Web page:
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Nuggets Can't Slow Booker, Warren, Fall to Suns
NBA waters are shark-infested. The last thing a team wants to do is give bait to the predators. The Nuggets tried to bail themselves out with a late-game push, but the Phoenix Suns held them off to take a 108-100 win on Friday night at the Pepsi Center.
The loss dropped the Nuggets to .500 (23-23) for the first time since they were 5-5 on Nov. 4.
“We had some guys tonight that just went into the game and was playing like it was a game in the park that didn’t mean anything – kind of going through the motions at times,” Nuggets coach Michael Malone said. “Not everybody. I thought we had some guys that really competed and played hard. I give our guys credit. They cut that halftime lead to three, they start that third with great effort. … I love what Darrell Arthur said to his team at halftime. He said to his team ‘How many times do we have to come in here at halftime and talk about playing hard?’ That’s a great question. How many times do we have to go in here and talk about effort?”
So much of what happened was the reverse of what occurred on Jan. 3, when the Nuggets blew out the Suns 134-111 at home. In that game, the Nuggets racked up 68 points in the paint powered by relentless driving to rim, finding holes in the Suns defense all night long. On Friday night, those driving lanes dried up.
The Suns were solid in keeping the Nuggets out of the lane. And when the Nuggets were able to get to the rim, they found a ton of resistance, led by 7-foot shot-blocker Tyson Chandler and other players with size like 7-foot forward Dragan Bender. The Nuggets were reduced to 36 points in the paint as a result.
Also in the first meeting, the Nuggets were wildly successful at limiting the scoring punch from Phoenix’s leading scorers, Devin Booker and T.J. Warren. But on Friday, those two shook loose to score 55 points on 22-of-40 shooting. Booker had 30 himself, make four 3-pointers in the process.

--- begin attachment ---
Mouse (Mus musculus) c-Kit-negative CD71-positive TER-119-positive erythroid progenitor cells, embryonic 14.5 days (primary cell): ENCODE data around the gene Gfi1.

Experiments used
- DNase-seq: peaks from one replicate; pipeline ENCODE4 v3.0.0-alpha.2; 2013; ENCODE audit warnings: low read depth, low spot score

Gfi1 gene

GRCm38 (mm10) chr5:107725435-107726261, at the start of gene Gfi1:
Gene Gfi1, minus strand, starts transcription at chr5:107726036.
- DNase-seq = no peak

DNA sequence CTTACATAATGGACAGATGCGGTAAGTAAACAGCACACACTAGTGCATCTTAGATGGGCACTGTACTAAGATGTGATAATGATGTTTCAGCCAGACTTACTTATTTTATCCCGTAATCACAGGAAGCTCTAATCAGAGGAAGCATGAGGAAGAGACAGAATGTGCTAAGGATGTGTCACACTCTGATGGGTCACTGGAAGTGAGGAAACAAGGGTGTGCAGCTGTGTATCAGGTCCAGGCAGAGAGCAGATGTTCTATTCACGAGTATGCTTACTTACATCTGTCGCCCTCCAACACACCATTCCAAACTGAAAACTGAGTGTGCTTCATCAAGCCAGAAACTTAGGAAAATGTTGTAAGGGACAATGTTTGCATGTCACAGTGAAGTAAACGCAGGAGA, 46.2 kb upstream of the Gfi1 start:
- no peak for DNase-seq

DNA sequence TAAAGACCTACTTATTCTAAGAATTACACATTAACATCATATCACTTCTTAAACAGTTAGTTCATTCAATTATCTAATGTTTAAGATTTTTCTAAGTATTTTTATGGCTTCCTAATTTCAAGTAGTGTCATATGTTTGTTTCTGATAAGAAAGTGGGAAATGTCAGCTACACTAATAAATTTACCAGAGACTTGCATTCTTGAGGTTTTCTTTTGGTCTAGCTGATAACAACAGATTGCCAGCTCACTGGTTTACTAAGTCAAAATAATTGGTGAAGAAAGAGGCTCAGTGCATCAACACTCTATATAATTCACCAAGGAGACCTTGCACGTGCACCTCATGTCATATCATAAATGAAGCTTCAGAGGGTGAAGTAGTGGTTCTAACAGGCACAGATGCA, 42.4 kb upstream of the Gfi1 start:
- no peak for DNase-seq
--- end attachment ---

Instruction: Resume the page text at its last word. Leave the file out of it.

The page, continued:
And then there was the Suns bench. They outscored Nuggets reserves 44-23 and were led by Isaiah Canaan, who caught fire from the 3-point arc in the first half and finished with 16 points and six assists. Canaan scored 11 of those points in the second quarter alone.
And so it went.
“We didn’t defend,” guard Jamal Murray said. “It was simple. Our offense was fine, we had some bad turnovers, but it was our defense for most of the game and we couldn’t change that.”
The Nuggets, down by 10 at halftime, tried to ramp up the energy in the third, and were successful in the opening moments. Murray threw down two thunderous dunks, lifting the Pepsi Center crowd to its feet. But the momentum didn’t last long. Phoenix settled down and kept control. The Nuggets made another run in the fourth quarter, getting the lead down to four, but the Suns held them off.
The Nuggets were led by Murray’s 30 points. He made five 3-pointers. Gary Harris added 16 points. Nikola Jokić had 14 points and 17 rebounds.
But the Nuggets are now 2-6 in their last eight games, Malone noted.
“As a coach, that’s the hardest thing, because I can’t coach effort. I can’t make you play hard,” Malone said. “I can’t draw it up on a board. That is something that you have to bring to the table as a professional athlete every night. We didn’t have that collectively tonight. Some guys did. But, as I asked them as individuals: When you go to bed tonight and you put your head on that pillow, ask yourself if you gave everything you had. And if you didn’t, shame on you.”
Christopher Dempsey: firstname.lastname@example.org and @chrisadempsey on Twitter.